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United Kingdom - Royal Navy
County class Guided Missile Destroyer


 county class guided missile destroyer royal navy d 21 hms norfolk


Batch 1:
D 02 HMS Devonshire (1962-78)
D 06 HMS Hampshire
D 16 HMS London
D 12 HMS Kent
Batch 2:
D 20 HMS Fife (1966-87)
D 19 HMS Glamorgan
D 18 HMS Antrim
D 21 HMS Norfolk
Length: 158,5 meters (520 ft)
Beam: 16 meters (54 ft)
Draft: 6,4 meters (21 ft)
Displacement: 6200 tons (full load)
Speed: 30 knots (56+ km/h)
Range: 3500 NM (6500 km)
Complement: 471
COSAG (combined steam and gas)
x Babcock & Wilcox boilers, geared steam turbines (30000 shp)
4 x Metrovick G6 gas turbines (30000 shp)
2 shafts / 2 propellers
2 x Mark N6 4.5 inch (114 mm) twin guns
2 x Oerlikon 20mm AA guns
1 x GWS.1 or GWS.2 missile launcher for Seaslug SAM
2 x GWS.22 missile launcher for Seacat SAM
2 x triple torpedo tubes
Aviation: flight deck and hangar for 1 helicopter (Wessex HAS Mk.3)


The County class was a class of guided missile destroyer, the first such vessels built by the Royal Navy. Designed specifically around the Sea Slug anti-aircraft missile system, the primary role of these ships was area air-defence around the aircraft carrier task force in the nuclear-war environment.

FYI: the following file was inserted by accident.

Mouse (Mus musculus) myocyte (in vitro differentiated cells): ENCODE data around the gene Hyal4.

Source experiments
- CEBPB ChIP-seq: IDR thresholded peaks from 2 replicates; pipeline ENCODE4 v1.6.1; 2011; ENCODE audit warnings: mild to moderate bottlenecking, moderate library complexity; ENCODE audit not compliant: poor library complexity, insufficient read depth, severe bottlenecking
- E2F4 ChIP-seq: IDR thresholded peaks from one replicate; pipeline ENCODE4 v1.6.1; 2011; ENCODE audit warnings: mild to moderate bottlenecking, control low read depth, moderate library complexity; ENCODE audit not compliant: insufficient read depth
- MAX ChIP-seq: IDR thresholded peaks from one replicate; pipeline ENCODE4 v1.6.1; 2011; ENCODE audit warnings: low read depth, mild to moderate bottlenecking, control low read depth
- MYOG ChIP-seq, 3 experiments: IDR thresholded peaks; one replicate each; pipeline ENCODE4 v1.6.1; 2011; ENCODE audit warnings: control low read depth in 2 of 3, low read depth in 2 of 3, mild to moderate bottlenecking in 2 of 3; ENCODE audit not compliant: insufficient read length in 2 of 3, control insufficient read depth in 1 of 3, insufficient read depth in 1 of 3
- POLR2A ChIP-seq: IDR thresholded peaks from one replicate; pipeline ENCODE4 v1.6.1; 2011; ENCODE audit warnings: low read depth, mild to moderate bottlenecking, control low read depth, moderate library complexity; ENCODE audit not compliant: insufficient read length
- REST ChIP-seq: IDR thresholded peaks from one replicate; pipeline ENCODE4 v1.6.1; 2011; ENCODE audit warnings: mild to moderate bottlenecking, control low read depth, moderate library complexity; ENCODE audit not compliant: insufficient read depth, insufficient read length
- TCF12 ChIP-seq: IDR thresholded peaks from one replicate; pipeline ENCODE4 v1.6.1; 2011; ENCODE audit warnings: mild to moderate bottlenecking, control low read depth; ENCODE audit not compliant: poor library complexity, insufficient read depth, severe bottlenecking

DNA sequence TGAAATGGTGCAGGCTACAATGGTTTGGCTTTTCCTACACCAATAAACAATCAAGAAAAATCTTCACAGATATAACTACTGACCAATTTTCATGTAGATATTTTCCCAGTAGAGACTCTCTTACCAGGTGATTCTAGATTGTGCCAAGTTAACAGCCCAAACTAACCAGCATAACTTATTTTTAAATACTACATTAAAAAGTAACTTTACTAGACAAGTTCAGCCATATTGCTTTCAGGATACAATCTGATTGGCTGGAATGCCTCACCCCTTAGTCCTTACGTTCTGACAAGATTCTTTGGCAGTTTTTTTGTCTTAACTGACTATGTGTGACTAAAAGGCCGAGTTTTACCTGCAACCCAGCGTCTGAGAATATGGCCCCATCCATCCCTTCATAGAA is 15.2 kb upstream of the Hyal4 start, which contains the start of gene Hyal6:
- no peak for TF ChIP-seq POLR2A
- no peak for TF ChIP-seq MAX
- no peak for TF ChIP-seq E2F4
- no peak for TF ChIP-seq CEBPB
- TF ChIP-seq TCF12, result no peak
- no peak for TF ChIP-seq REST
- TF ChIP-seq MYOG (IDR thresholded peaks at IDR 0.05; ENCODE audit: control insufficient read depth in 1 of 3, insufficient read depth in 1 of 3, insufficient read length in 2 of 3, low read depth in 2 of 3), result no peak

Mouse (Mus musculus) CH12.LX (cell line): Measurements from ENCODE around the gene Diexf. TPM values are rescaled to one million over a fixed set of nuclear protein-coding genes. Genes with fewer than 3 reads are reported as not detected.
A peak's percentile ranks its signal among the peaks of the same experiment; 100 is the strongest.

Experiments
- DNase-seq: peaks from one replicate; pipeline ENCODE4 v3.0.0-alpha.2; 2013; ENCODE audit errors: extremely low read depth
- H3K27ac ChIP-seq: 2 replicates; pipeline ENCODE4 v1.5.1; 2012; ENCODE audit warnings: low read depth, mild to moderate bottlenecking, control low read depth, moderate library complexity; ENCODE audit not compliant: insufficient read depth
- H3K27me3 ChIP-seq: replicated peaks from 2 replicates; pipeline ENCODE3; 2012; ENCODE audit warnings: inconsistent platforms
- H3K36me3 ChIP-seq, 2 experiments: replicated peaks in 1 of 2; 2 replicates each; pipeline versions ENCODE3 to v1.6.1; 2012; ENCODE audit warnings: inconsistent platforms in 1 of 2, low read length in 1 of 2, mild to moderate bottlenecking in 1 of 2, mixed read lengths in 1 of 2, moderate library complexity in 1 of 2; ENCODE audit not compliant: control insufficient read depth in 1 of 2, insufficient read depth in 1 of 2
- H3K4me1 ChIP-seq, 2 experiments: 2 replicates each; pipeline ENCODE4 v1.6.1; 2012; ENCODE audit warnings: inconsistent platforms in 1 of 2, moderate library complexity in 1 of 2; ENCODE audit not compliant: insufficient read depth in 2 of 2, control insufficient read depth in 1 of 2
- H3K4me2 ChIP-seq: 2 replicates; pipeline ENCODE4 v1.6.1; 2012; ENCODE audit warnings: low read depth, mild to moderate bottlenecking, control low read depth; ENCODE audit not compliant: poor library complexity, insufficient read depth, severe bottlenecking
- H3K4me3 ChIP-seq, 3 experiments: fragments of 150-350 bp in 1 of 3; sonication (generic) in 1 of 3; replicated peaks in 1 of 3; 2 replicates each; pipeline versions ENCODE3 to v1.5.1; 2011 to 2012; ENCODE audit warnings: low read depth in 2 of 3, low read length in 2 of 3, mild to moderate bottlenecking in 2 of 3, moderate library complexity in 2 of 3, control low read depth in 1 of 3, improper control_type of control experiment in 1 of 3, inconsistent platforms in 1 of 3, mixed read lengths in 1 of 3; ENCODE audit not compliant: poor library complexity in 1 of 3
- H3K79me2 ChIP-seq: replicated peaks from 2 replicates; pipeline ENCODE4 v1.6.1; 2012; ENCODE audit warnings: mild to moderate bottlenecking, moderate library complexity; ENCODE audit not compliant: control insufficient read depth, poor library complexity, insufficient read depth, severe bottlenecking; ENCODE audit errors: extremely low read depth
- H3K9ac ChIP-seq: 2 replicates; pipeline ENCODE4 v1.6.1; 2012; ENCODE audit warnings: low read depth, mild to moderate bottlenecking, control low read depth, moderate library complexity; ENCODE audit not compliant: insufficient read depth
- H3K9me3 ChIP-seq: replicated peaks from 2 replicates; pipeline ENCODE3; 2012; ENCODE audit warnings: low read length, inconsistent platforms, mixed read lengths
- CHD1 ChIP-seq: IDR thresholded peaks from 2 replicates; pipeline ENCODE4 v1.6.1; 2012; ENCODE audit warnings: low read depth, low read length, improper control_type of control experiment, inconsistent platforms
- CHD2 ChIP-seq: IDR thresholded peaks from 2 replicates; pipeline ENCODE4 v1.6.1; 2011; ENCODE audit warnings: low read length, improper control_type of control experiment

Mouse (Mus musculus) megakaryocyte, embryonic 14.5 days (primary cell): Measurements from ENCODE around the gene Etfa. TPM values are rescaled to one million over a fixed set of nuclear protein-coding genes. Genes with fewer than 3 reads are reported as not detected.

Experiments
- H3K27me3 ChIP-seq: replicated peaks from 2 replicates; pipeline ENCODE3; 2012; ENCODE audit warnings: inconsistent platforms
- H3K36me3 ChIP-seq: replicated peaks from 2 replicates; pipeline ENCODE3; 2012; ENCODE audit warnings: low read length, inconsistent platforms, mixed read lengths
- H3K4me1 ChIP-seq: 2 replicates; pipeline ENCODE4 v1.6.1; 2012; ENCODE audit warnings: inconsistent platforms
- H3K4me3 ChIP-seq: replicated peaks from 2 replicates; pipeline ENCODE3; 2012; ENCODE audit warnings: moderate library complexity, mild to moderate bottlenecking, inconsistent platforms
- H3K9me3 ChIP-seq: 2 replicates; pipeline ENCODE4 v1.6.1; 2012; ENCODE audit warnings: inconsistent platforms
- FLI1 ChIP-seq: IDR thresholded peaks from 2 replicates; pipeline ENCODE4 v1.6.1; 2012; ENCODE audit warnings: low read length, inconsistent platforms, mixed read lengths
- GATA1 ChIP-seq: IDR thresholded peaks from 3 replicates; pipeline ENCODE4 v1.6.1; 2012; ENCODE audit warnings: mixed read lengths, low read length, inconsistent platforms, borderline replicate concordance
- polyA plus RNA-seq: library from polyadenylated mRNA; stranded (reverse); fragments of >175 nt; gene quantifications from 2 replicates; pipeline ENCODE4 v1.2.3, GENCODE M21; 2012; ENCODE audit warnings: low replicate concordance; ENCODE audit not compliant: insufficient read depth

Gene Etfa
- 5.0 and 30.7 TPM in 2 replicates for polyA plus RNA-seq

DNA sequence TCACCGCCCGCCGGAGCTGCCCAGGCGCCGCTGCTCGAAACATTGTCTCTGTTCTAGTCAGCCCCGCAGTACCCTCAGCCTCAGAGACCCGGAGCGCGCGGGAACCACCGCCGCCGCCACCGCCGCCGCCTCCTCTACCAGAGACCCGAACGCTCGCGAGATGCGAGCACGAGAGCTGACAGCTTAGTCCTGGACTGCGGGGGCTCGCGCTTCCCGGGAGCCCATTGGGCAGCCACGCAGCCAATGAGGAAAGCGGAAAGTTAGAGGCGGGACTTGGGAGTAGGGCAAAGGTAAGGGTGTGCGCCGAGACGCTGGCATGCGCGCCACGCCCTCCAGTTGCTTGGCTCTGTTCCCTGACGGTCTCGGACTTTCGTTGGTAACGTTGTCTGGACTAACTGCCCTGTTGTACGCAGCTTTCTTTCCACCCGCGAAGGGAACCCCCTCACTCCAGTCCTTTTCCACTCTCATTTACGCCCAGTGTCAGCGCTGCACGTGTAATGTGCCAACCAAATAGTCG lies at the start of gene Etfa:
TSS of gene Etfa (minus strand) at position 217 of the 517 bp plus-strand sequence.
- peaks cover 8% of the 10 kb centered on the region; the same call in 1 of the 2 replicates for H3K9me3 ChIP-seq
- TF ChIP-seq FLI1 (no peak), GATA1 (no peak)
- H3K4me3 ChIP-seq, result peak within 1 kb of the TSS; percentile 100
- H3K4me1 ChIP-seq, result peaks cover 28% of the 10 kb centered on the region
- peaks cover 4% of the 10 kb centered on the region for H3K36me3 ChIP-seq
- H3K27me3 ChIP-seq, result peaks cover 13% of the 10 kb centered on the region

The class was designed as a hybrid cruiser-destroyer, with a much larger displacement (similar to that of the Dido-class cruiser) than its predecessor, the Daring class. During the final design period in 1956 - 1958 a full gun armament was envisaged, based on a modern combined gas turbine and steam turbine ('COSAG') propulsion unit, as enlarged Daring fleet escorts, armed with 2 twin Mk 6 4.5, 2 twin L/70 40mm and a twin 3 inch/70. Only as late as 1958 was the decision made to fit the ships with guided missiles on the insistence of the First Sea Lord, Admiral Mountbatten and the Cabinet, despite staff reports over missile unreliability and inaccuracy, and the vulnerability of the above-waterline missile magazine. Lord Mountbatten believed that describing the County class as destroyers rather than cruisers, and demonstrating the apparently impressive performance of Sea Slug on the missile range against Gloster Meteor UC15 drones, he could justify a modern Royal Navy and a large number of County class 'destroyers'. While short on the support and logistic spares stocks of a traditional cruiser, they were still envisaged by the DNC as being 'probably' used in the cruiser role with space for Flag staff offices, and admiral's barge accommodation in the 1960s: the last decade when the UK oversaw significant colonial territory ("East of Suez"). Its missile capability had been overtaken by aircraft development by 1962-63, when HMS Devonshire and Hampshire entered service, but in the early and mid-1960s the modern lines of these guided-missile destroyers, with their traditional RN cruiser style and their impressive-looking missiles, enabled the overstretched Royal Navy to project sufficient power to close down the threat of a militant, left-leaning Indonesia to Malaysia and Borneo during the Indonesia-Malaysia confrontation.